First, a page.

base miles

    What…? I ride for fun, not training for anything – most of my roadie stuff is an hour blast at lunchtime to clear the cobwebs out. Go out, ride hard, come back, sit down and carry on with work. To be honest I barely know what base miles are…

    So why the concern with average speed?

    what’s actually enjoyable about cycling

    Unless you’re racing on a serious level, why does it matter?

    It’s a way of keeping track. For me riding – especially on road – is about going fast (off road, I’d rather save energy for the tech climbs and the DHs). Secondly, a large part of the fun of doing anything, at all, is to do it right, and that means to improve. If you’re actively going backwards, hell, even staying stationary, then you need to find something else, because you’re just wasting time, money & effort. Gains only need to be marginal, but they do need to be persceptible.

    Yes I could take the ‘pooter off the bike, but that act in itself is an admission of defeat.

    How old are you?

    38

    3lb over 10 stone……only me notice that

    …which gives me absolutely zero excuse for being slow up hill…

    Premier Icon neilsonwheels
    Free Member

    Am I right in saying that the body is less efficient in the cold weather.? Last week during the mini spring we had I managed 18.4 over 80 miles, yesterday I struggled to do the same over 30 miles. I am always slower in the winter.

    Premier Icon crikey
    Free Member

    I asked how old you were because I found age killed me off like a bullet…

    If you have been riding for a while, I’d take time to start again properly; do lots of easy, steady, gradually increasing miles, with very little emphasis on performance. Aim to become a ‘cyclist’ again, rather than aiming for times and averages.

    Premier Icon Kryton57
    Full Member

    At the op: I’ve hinted at this here previously and on the other channel only today. Same thing applies to me.

    I’ve noted BWD’s comment – I was taking probiotic multivitamins before Christmas and not now so might try those again. Also the winter thing – I think there’s some backing of on damp unsighted corners and downhills too.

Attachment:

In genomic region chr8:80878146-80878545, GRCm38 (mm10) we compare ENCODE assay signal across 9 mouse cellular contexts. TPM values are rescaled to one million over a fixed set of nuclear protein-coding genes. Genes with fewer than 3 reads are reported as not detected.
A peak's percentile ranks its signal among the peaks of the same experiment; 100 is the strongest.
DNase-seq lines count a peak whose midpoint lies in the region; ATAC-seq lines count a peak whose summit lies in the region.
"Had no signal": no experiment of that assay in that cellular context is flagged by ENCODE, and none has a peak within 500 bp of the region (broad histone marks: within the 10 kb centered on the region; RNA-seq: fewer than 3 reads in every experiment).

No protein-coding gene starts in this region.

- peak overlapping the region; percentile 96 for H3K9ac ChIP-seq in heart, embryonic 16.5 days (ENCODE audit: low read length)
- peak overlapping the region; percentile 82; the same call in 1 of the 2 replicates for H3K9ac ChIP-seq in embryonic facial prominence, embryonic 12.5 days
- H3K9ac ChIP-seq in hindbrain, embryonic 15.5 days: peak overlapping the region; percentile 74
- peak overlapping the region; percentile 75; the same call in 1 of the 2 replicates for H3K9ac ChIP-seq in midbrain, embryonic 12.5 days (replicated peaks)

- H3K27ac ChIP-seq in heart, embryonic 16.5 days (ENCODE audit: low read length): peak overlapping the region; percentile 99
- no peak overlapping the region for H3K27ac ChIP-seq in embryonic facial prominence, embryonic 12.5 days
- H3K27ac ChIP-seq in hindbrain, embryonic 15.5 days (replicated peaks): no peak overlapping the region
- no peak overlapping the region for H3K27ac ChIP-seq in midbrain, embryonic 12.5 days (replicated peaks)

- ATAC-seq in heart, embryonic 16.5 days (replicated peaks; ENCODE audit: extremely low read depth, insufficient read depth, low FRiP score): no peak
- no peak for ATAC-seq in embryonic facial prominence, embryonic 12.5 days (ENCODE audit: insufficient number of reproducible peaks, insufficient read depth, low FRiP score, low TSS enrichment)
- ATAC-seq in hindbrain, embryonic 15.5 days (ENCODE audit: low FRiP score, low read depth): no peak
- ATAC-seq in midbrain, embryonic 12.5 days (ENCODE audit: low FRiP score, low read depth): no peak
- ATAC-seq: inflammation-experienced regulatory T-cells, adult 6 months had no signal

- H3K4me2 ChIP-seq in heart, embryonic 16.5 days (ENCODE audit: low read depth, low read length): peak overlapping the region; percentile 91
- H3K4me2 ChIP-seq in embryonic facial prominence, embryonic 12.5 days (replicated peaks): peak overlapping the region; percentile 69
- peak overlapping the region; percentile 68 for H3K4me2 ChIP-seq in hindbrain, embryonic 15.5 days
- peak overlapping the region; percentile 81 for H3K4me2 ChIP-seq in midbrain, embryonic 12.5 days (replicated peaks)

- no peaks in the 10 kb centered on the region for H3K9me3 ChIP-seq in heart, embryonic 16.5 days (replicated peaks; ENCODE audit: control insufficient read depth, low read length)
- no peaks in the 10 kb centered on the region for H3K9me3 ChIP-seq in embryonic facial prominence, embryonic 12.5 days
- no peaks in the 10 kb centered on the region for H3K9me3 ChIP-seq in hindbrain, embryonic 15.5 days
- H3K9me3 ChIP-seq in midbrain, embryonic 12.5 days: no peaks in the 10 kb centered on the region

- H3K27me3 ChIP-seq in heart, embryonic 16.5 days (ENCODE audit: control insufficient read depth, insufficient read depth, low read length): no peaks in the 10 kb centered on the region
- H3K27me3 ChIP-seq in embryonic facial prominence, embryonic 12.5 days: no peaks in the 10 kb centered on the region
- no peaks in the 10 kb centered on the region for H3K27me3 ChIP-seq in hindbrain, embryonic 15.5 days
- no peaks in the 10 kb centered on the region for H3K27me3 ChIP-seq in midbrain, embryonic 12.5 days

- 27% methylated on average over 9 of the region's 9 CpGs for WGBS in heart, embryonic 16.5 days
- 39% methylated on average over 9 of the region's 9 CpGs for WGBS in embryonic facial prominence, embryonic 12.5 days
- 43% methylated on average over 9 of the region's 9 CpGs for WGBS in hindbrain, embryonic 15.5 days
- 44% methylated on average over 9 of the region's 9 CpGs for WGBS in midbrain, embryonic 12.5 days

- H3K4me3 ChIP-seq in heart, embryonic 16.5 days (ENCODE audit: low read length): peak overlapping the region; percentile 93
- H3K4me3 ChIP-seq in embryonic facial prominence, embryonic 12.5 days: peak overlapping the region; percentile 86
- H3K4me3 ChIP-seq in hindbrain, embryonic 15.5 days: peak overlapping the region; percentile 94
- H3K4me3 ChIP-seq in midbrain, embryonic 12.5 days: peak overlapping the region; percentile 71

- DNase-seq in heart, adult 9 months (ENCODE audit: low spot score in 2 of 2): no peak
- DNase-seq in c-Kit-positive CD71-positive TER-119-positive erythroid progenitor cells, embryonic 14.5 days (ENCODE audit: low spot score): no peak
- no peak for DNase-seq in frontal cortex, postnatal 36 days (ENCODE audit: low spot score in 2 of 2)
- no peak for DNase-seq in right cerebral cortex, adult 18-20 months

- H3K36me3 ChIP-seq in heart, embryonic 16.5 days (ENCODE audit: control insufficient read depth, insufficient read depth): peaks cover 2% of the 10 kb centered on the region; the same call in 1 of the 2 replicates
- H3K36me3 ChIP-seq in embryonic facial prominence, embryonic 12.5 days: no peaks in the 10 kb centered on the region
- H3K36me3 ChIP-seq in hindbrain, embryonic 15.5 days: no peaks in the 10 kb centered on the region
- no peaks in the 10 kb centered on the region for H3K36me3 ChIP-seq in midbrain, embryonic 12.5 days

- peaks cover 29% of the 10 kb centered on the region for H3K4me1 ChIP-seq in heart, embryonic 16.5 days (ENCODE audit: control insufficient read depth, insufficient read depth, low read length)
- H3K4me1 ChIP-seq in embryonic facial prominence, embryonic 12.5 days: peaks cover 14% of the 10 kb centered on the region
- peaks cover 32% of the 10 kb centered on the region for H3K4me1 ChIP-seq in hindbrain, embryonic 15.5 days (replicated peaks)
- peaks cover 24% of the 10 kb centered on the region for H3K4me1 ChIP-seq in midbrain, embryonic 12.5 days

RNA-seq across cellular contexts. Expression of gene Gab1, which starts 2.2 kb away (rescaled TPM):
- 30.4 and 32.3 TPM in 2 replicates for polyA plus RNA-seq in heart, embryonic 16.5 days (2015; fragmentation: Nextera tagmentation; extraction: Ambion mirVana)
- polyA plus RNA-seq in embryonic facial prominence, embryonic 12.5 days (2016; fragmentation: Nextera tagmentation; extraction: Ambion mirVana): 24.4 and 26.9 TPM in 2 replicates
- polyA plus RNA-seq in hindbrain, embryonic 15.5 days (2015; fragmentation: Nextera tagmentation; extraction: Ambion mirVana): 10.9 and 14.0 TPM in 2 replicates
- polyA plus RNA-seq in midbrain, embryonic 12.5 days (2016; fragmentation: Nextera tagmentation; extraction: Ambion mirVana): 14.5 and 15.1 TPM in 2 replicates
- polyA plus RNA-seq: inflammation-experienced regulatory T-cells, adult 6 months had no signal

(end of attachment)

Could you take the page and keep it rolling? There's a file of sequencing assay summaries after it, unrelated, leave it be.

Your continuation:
Premier Icon JonEdwards
    Free Member

    do lots of easy, steady, gradually increasing miles, with very little emphasis on performance

    Y’see, I understand the theory, but I genuinely cannot work out how you do that in practice.

    How do you ride slowly when you know you can ride quickly?

    How do you not chase the guy in front of you?

    How do you let yourself get overtaken and dropped by the guy behind you? (he might not be there yet, but if you ride slowly enough, he surely will be)

    How do you justify owning an expensive bike if you’re only going to bimble on it? All The Gear, No Idea in my book…

    …and simply, as soon as I start riding, the red mist (it’s not, but I’m sure you know what I mean) comes down and I HAVE to perform, because otherwise it’s/I’m worthless. (I work in the entertainment industry, and you’re only as good as your last gig. The same is true of riding, IME – all about self confidence)

    Premier Icon lazybike
    Free Member

    I HAVE to perform, because otherwise it’s/I’m worthless. (I work in the entertainment industry, and you’re only as good as your last gig. The same is true of riding, IME – all about self confidence)

    I would start by adressing your self esteem issues… 🙂

    Premier Icon BadlyWiredDog
    Full Member

    About rest. It’s not volume or frequency that knocks you over, it’s intensity. Anyway, it doesn’t sound like that’s an issue for you.

    Premier Icon dirk_pumpa
    Free Member

    lighten up love :S

    Premier Icon Kryton57
    Full Member